Saturday, October 5, 2013

Game Cameras

Dale Matson

We have a cabin in the foothills and have been fortunate to see lots of game from inside the cabin. One day grandma, Jamo and Max were seated at the dinner table. Max looked out the window and said, “What’s that?” What’s that indeed! It was a Bobcat walking by just past the window on the west side of the cabin. Maybe we should keep a camera inside the cabin too.

It was then I decided to get a couple of game cameras (also called camera traps) and put them out to see what went on when we were not there. Some of the best film of Siberian Tigers was shot with game cameras.  Game cameras use motion sensors to trigger the camera and can take infrared pictures at night also. They stand guard 24/7. The cameras can be set for video and photographs. They even give the time and date the photograph was taken. My “Truth Cam” also gives the temperature and the phase of the moon. I have lots of photographs of a canvas cover for a table on our porch. When it blows in the wind, it triggers the camera. The sensitivity of the motion sensor can also be increased or decreased. The snow falling off the roof also triggers the camera. I take my laptop computer up with me to view and save the images on the memory cards.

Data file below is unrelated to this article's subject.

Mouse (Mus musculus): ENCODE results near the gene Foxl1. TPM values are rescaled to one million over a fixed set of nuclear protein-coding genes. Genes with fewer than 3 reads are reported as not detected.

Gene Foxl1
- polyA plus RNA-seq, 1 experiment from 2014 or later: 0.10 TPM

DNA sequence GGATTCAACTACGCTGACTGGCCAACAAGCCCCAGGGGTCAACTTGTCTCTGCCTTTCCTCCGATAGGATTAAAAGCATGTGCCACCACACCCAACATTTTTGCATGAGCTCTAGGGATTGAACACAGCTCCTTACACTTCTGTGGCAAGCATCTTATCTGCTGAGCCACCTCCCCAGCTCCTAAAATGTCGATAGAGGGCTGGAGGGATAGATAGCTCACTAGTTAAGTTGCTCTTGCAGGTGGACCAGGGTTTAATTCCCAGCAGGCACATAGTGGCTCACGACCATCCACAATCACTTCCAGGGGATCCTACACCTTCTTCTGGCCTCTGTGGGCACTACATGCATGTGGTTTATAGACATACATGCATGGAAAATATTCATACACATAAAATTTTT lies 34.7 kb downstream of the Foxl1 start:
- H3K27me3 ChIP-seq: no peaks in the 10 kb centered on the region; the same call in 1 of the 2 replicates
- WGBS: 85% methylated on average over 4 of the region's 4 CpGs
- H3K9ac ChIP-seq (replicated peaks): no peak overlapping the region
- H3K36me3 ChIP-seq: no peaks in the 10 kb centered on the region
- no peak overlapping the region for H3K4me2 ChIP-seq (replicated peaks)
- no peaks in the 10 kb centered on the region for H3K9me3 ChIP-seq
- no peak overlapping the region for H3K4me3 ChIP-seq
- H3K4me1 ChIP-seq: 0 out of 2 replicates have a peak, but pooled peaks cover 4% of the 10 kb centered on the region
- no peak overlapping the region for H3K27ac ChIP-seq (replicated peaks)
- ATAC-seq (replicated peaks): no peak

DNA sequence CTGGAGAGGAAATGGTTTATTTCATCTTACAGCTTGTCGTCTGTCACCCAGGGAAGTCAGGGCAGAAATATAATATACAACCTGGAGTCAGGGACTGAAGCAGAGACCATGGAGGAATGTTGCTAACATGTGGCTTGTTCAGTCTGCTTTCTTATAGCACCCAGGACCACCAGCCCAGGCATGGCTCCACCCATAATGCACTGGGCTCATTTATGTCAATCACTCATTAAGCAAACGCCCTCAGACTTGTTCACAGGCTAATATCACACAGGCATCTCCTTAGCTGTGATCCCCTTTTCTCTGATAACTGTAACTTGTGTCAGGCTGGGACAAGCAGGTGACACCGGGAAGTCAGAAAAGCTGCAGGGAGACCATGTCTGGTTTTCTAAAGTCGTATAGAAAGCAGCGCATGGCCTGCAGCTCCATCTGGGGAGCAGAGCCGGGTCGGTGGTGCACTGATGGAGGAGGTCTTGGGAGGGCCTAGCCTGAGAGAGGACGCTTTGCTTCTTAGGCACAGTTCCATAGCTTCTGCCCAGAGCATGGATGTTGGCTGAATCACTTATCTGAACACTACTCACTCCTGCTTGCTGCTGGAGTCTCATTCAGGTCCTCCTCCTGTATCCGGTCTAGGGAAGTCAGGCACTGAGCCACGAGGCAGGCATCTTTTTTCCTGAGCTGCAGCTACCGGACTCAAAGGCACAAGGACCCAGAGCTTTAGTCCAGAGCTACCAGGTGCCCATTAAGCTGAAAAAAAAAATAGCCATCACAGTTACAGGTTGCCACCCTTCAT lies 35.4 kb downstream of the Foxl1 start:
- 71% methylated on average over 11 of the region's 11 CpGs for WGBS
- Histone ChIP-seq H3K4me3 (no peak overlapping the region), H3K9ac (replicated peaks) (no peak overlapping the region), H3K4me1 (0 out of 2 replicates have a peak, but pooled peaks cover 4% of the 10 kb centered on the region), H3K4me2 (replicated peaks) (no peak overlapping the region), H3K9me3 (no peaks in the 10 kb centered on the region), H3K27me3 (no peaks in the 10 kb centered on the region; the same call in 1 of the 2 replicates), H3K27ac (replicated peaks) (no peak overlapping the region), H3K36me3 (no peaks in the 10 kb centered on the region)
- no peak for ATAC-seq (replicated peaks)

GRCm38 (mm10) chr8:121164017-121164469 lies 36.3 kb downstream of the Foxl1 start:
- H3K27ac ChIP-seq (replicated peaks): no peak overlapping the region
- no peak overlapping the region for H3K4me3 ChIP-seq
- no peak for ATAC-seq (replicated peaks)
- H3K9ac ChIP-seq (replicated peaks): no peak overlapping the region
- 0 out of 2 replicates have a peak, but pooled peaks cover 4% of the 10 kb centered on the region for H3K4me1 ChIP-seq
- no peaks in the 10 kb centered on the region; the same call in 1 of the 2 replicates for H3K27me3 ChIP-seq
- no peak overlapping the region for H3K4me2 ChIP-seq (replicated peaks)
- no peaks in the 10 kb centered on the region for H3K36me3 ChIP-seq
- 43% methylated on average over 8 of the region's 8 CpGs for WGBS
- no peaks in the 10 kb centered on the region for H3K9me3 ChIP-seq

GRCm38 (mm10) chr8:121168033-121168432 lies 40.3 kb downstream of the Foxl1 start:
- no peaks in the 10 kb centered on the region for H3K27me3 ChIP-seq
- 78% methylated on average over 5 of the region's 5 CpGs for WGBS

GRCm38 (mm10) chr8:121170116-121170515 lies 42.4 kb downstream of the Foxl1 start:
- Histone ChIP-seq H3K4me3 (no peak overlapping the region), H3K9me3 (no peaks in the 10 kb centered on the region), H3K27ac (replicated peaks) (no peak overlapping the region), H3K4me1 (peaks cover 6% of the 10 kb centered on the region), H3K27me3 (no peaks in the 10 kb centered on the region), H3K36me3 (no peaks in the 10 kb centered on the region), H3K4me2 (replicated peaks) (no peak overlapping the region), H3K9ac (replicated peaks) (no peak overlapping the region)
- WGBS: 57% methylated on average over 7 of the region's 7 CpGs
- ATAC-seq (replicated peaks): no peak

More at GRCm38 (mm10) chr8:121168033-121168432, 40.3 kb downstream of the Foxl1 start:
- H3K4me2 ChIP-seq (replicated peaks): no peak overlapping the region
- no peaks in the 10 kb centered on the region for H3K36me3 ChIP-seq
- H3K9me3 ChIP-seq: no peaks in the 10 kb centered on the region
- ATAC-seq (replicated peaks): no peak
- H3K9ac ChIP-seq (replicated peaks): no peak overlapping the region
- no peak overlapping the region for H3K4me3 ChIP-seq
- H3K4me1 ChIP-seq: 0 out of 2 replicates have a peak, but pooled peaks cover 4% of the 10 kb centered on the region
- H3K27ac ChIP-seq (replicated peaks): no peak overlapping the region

A Game Camera

The Truth Cam uses “D” cell batteries which need replacing about every six months. I also have a smaller Bushnell game camera that uses double “A” batteries. It seems to last longer between changes. Deer seem to be active day and night. We have had a doe and two fawns hanging around for quite some time. She had a single new fawn this year.

What surprised me the most was the amount of nocturnal activity that goes on out of sight. We got a picture of a Ringtail Cat (a relative of the Raccoon family). I didn’t even know they existed. We also have a photograph of a Screech Owl and a Grey Fox.

Ringtail Cat

Screech Owl

Grey Fox

Of course, there are coyotes, bears and mountain lions in the area also. I have seen lion tracks in the snow above our cabin. We are about 4,000’ in elevation and I think a hard winter with heavy snow would drive the game and the animals that prey on them down to our elevation. We haven’t had that kind of a winter since I installed the cameras.I would love to get a photograph of a mountain lion and of course a photograph of a Sasquatch would be worth a ton of money.

We also get photographs people who happen to walk onto our property. Some even come there after dark. So, the cameras are also security cameras that let us know who is around when we are not.    

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